If this is a true memory, the car is bearing us down the hill to Silicon Valley, to an oncology appointment. We are silent with worry, or maybe discomfort. But, I've discovered time travel is a free spirit, not a slave to memory. And so I feel the leather of the steering wheel against my palms and I guide the car north instead, along the crest of the mountain. We follow Skyline Boulevard through Douglas Fir and Madrone, Oaks and Bay trees lining the road. The sun is on my left, way out over the Pacific, hidden by the lower elevation hills and the trees, but I know it is descending toward the horizon out beyond Pescadero and will soon splash red and orange onto the clouds here above us. As we cruise along, we pass through stands of magestic, stead-fast Coastal Redwoods, the sun even more muted here by their giant trunks and skyscraper heights.
Now a fog is rolling in. The little silver car slices through patches of it resting in white cotton-like masses on the highway. As we emerge from the damp white we are suddenly sorrounded by the rolling golden hills that give California her nick name. The Bay Area stretches below out my dad's window, and on my side the hills roll down toward the open sea. We wind along the road, a tiny dot moving along the very edge of the continent.
I slow the car and pause for the stop sign at Highway 84, and then switch on my left turn signal. I ease the car into a parking spot in front of Alice's Restaurant. Tonight the motorcycle hangout is a buzz with mountain locals home from Bay Area jobs and schools. We cross the wide wooden deck and enter by the bar. The atmosphere is casual, relaxed. We take an open booth among the regulars: the single guys at the bar, the families at the tables, one or two dogs lying underneith. It is loud -- conversations mix with a couple flat screen televisions broadcasting baseball games. The Giants on one, the A's on the other.
George takes out his glasses to read the menu, though he almost always orders a variation on a theme: fries, cup of soup, lasagna. Tonight is no different: he gets the pasta, the chicken tortilla soup, the sweet potato fries, and a regular coffee. Meanwhile I mill over the menu, finally choosing the tuna melt, house salad with bleu cheese, and a Chardonnay.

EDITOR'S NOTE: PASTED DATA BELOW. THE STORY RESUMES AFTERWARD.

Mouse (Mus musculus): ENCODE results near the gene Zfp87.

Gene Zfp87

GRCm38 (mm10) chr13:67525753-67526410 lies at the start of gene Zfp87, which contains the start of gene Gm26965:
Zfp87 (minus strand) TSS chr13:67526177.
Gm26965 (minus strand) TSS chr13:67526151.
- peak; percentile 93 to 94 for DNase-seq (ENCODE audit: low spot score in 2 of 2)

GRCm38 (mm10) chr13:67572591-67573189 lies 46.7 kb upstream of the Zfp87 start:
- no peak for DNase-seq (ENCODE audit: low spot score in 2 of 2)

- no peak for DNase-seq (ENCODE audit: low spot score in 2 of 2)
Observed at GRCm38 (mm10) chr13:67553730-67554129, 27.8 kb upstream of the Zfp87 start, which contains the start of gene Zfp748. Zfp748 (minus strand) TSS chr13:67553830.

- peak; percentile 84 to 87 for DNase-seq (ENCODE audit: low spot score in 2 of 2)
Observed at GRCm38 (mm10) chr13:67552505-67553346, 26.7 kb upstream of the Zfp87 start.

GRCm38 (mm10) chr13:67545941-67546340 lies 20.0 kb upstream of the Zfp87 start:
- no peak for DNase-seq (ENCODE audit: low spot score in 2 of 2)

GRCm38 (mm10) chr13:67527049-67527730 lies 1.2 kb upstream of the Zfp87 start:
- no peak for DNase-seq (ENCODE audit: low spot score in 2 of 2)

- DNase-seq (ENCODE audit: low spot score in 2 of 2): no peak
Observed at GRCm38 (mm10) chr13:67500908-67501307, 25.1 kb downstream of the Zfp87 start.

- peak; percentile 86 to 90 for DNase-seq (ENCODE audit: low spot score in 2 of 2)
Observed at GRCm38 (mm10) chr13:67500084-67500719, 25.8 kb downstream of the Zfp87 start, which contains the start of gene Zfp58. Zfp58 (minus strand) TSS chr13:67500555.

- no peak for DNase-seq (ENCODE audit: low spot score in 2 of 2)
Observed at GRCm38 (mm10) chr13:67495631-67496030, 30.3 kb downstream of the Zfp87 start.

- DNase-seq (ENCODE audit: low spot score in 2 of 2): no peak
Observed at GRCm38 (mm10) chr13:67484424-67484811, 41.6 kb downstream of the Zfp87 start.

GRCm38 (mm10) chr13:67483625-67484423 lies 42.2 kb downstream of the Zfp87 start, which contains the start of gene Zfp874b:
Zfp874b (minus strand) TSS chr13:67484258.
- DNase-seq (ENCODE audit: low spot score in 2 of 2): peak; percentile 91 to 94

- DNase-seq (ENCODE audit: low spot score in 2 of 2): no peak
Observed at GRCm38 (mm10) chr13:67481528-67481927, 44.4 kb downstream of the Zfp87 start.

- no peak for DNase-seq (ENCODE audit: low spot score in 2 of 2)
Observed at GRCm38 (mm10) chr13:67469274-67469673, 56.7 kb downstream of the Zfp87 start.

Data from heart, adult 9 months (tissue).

The waitress takes the order and moves away from the table. George puts his glasses back in the hard, black case, and puts it in his breast pocket. He looks acrosss the table at me and smiles.
"So? What's new with April?" I sniff at his use of my name and smile back.
I feel tears pricking my eyes -- but these are tears of the present moment. My time travel machine is weakening, pulling me back to the present. Stay with it!
"I'm ok, Dad. Doing a lot of writing lately."
I bite my lip and a tear betrays me and splashes on the notebook page, and I'm back in my dim living room, alone. But the memory of that car ride and our dinner together feels real enough and I'm grateful for the time spent together tonight.
In this way I get to see -- and smell, and feel, and hear -- my dad often. At first it was every night. Now it is less frequent, maybe once or twice a week, as my need changes. It is always real: the feel of the leather booth seats under my butt, the clink of ice in the plastic water cup in my hand, the greasy smell of burgers frying and ketchup floating in the air.
I'm ok, Dad. I'm writing a book finally.
Well, good for you, April! His smile is full, genuine, creasing the corners of his eyes.
And then the waitress arrives with his soup and my salad, fries for both of us, breaking our eye contact. I sip my wine and we drift in and out of conversation as we eat, laughing now and then, sometimes comfortably silent -- like every other father-daughter pair eating dinner together tonight across the planet.